Oscar having cooling treatment with his father looking at him

Dave and Paula thought they had a perfectly normal pregnancy and birth but soon realised something was wrong. Their son Oscar suffered hypoxic brain injury and was at a significant risk of severe disability or death. He received innovative combination cooling treatment as part of a Sparks-funded research programme. Oscar’s dad, Dave, tells us their story. 

“‘He’ll be fine,’ they told us when Oscar was born. But we knew – something was very wrong. After a ‘perfect labour’ he looked blue, struggled to breathe and had several fits. We were numb as the baby we had waited so long for was taken away from us. The special care baby unit was only down the corridor but it felt a million miles from our dreams.

Oscar had sustained a hypoxic brain injury – a period without oxygen during birth had damaged his brain. The prognosis was poor.

Oscar was transferred to St Michael’s Hospital in Bristol where he was clinically cooled to 33 degrees Celsius to give his brain time to recover by Professor Marianne Thoresen, and her team. By cooling his whole body they would attempt to protect him from any further damage as a result of the asphyxia he suffered.

We also had the opportunity to take part in Professor Thoresen’s  Sparks-funded combination cooling treatment trial with  xenon gas. Early evidence had suggested by adding xenon to keep babies asleep while cooling could significantly increase their chance of a normal outcome.

“Oscar received 12 hours of xenon therapy and was kept cooled for three days before being slowly rewarmed. At 10 days old we finally got to take our son home.”

Coping with brain injury

“Oscar’s brain injury changed our lives from that moment. When pregnant and asked, ‘Would you like a boy or a girl?’ everyone says, ‘We don’t mind – as long as it’s healthy!’ You don’t understand the significance of this until you hold your baby in your arms – so perfect on the outside – but not knowing how ‘damaged’ he may be internally.

We have a very supportive family and friends who have kept us going during a very difficult first year. Oscar’s illness has affected us all. The insecurity of the future is still very hard to cope with but we are a little more optimistic with every day that goes by. His development will be carefully monitored.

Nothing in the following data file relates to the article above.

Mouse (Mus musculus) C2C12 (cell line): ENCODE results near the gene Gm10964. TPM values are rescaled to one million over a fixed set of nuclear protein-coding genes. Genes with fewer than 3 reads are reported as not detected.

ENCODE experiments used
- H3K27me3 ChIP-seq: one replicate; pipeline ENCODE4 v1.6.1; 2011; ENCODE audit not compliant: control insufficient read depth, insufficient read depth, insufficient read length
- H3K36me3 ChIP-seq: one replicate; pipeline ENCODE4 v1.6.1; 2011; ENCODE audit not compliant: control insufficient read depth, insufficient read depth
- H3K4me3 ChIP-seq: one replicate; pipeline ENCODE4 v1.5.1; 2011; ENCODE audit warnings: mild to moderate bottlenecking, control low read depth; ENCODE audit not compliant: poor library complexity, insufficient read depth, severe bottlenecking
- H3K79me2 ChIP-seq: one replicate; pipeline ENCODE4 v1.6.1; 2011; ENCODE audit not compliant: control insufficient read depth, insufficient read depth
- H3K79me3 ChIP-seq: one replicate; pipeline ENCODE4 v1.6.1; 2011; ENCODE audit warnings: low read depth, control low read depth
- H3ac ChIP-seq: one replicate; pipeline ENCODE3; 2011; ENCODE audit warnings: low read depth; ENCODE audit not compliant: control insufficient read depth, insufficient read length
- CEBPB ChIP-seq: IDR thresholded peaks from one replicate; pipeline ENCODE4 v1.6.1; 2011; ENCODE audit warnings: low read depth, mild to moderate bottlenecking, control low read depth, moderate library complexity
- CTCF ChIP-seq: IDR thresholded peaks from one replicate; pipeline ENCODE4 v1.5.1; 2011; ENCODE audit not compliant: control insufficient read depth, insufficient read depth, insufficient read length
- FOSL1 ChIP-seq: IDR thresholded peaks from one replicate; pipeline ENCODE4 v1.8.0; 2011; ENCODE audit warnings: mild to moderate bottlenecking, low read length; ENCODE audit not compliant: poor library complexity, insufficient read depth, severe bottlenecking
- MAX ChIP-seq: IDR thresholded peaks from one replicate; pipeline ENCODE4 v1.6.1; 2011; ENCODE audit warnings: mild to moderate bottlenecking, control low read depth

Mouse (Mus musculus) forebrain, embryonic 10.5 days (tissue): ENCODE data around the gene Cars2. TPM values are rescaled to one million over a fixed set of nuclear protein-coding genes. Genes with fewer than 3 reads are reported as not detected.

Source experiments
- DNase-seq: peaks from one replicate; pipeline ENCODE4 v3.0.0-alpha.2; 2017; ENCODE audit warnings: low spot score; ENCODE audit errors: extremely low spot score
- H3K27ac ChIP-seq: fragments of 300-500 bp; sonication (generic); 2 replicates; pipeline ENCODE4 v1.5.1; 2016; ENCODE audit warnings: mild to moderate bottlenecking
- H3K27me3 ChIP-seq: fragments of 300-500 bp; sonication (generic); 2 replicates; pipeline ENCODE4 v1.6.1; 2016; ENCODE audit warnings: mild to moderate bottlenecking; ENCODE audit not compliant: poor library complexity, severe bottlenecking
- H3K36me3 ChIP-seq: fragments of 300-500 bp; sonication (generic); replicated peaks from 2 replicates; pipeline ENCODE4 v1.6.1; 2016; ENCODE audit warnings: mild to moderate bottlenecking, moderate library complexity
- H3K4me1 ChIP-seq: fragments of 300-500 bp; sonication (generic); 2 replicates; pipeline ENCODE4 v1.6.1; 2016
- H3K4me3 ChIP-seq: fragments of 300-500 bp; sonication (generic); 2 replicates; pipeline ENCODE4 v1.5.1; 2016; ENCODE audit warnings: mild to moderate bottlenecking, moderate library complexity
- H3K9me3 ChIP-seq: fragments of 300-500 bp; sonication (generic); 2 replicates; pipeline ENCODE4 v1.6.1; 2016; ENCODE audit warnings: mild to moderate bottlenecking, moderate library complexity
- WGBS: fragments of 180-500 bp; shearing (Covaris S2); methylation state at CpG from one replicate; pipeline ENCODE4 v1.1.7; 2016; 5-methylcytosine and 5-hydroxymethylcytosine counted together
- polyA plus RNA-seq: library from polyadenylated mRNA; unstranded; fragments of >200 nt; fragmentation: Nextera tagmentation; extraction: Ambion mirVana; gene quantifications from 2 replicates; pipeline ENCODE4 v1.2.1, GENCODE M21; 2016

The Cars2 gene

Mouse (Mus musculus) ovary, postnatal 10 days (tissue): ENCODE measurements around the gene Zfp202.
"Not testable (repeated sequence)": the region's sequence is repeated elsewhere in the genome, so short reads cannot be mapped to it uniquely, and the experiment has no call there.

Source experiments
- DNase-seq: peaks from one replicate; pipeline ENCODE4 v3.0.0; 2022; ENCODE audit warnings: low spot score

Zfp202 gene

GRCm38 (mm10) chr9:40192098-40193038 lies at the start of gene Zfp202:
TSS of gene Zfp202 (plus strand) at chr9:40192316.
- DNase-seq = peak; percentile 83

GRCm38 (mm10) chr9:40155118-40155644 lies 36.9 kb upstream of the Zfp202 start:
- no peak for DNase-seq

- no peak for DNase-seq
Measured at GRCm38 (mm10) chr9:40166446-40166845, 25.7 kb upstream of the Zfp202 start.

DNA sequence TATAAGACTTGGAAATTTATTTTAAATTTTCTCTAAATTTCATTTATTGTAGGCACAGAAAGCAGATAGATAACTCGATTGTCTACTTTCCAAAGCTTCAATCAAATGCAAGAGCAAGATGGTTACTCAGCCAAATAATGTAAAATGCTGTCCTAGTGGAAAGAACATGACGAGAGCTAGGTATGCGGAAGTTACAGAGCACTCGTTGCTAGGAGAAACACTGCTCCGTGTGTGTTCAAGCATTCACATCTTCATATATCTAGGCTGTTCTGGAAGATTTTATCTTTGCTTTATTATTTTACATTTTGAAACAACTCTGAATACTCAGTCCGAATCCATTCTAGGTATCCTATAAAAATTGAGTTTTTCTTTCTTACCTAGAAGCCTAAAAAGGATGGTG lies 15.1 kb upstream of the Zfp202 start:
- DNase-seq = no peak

There are no words to describe just how amazing the work that Marianne and her research team do. They change the lives of brain injured children and their families. They have given us our son back. They have reduced the chance of him suffering from a disability and given him the opportunity to reach his full potential.

We need more research

dave edit“This research is truly ground breaking. Brain injury impacts the individual, their family and society. To find treatments that reduce the catastrophe of brain injury is a marvel.

Previously Sparks has funded research into ‘therapeutic cooling’ for brain injured babies. This treatment has now been introduced globally – reducing disability for children now and in the future. Without research this would never have been possible.

Xenon may be the magic we need for brain injured babies in all areas of medicine. However, it may not be. Only research can answer this question. Rigorous and thorough trials need to be undertaken and this is both expensive and time consuming. Without Sparks this research may not happen.”

Oscar’s first birthday

DSC_0281“For Oscar’s first birthday we organised a big party. We wanted to celebrate his first year but also thank our friends, family and the medical team who supported us.
“We organised a big children’s party  with a hog roast for the adults and asked people to donate to Sparks instead of bringing presents.”

Oscar’s party raised nearly £300.  We will always continue to support Sparks. There are many good causes around to donate to however we believe that investing in the wellbeing of our children is the best way of securing the future for everyone.”

Find out more about Sparks research projects into oxygen deprivation

Your donations help children like Oscar.